Advances in BioEnergy

New Ways to Operate

Two of the main factors that influence harvesting costs are the method used and tract size. Conventional forest harvesting operations are more costly as tract sizes fall below 10 hectares, due, in part, to the high cost of moving, loading, and relocating large mechanized equipment designed for large tracts of industrial forest.

The wildland-urban interface (WUI) in the Southern United States contains a variety of woody biomass sources that could be used for bioenergy.

Wildland-Urban InterfaceThe WUI is defined as the area where human development is interspersed with undeveloped wildlands. In the South, many woods (biomass sources) are fragmented by commercial and residential development and composed primarily of private forest lands.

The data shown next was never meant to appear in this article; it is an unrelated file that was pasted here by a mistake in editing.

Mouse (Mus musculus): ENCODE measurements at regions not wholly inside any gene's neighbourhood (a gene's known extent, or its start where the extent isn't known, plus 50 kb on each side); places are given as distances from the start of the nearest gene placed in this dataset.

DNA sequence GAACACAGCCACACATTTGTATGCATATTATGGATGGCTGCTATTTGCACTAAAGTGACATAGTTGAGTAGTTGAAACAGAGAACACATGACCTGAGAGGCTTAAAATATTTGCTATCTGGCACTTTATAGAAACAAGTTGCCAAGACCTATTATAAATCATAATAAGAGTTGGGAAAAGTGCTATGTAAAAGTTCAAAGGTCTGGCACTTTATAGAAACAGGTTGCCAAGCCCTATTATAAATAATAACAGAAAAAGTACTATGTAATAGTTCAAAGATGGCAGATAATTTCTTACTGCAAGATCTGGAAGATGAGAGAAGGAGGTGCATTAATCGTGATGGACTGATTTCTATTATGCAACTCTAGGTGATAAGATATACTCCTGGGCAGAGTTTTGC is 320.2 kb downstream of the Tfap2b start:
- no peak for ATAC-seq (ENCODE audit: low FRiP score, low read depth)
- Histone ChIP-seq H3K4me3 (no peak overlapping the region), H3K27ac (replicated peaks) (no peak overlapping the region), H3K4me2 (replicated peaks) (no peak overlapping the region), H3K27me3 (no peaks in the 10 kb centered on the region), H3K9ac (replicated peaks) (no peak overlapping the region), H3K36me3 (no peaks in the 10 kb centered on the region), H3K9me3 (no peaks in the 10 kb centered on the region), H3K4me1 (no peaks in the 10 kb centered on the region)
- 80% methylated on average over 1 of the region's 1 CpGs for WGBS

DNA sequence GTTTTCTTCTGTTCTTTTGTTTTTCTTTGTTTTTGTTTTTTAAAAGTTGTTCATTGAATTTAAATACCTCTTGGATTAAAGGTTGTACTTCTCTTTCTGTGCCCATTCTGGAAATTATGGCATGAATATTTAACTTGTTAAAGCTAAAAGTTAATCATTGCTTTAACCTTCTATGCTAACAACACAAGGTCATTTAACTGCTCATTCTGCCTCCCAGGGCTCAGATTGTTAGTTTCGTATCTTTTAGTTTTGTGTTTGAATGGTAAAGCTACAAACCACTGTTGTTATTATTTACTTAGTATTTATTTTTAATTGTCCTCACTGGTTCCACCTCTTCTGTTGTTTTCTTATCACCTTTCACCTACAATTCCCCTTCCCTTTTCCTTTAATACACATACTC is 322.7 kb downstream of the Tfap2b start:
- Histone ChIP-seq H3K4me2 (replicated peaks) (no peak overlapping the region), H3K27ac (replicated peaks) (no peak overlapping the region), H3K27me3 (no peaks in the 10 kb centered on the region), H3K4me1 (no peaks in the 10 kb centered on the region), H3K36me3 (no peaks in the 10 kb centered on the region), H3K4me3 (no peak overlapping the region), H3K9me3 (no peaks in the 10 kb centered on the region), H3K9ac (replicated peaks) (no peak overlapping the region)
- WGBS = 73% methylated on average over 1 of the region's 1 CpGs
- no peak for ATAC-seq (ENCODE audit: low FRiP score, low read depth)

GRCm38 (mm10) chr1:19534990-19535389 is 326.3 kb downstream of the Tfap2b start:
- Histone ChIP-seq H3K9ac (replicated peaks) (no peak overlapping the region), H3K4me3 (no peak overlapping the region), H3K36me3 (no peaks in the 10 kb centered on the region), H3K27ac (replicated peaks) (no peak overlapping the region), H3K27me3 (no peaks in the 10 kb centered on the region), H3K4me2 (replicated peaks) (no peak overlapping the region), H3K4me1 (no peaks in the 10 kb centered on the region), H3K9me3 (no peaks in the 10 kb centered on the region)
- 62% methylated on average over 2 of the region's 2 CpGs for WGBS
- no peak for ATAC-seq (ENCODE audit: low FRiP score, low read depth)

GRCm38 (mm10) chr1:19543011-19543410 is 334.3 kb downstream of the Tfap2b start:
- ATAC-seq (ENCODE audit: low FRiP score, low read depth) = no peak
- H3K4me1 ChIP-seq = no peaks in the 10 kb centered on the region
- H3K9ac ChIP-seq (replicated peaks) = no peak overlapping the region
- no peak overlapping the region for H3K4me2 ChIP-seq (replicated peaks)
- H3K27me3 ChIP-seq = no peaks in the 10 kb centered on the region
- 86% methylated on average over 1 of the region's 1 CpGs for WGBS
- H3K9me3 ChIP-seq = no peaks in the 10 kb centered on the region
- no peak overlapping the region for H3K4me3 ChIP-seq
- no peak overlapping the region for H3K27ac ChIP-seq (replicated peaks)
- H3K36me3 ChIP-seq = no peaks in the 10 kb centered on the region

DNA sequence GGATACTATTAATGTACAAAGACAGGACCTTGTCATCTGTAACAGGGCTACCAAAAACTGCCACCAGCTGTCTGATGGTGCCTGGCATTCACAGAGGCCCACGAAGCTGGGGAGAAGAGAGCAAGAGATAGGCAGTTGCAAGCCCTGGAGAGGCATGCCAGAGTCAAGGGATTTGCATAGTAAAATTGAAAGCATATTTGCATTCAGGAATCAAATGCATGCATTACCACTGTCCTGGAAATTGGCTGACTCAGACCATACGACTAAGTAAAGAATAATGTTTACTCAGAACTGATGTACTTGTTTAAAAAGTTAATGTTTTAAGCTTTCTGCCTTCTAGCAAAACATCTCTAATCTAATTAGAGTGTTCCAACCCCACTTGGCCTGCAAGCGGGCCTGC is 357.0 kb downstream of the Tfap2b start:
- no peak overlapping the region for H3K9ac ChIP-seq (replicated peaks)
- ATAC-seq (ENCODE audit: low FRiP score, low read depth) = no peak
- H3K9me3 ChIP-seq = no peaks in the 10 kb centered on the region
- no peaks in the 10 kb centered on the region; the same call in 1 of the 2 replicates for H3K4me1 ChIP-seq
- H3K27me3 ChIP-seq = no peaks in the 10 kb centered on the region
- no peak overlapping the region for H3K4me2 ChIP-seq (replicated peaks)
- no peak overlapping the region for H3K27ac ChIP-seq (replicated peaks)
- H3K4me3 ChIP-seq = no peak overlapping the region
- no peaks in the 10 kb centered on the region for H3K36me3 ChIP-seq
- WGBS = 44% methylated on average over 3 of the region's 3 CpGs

Land in the WUI is often fragmented and noncontiguous, requiring harvest methods appropriate for smaller stands. As demand for harvesting systems within the WUI increases, new systems are being developed that employ machines with multiple functions that are better suited to small operations. For additional information on Wildland-Urban Interface, click here. (pdf)

New mechanized systems for harvesting on pine plantations planted for BioEnergy: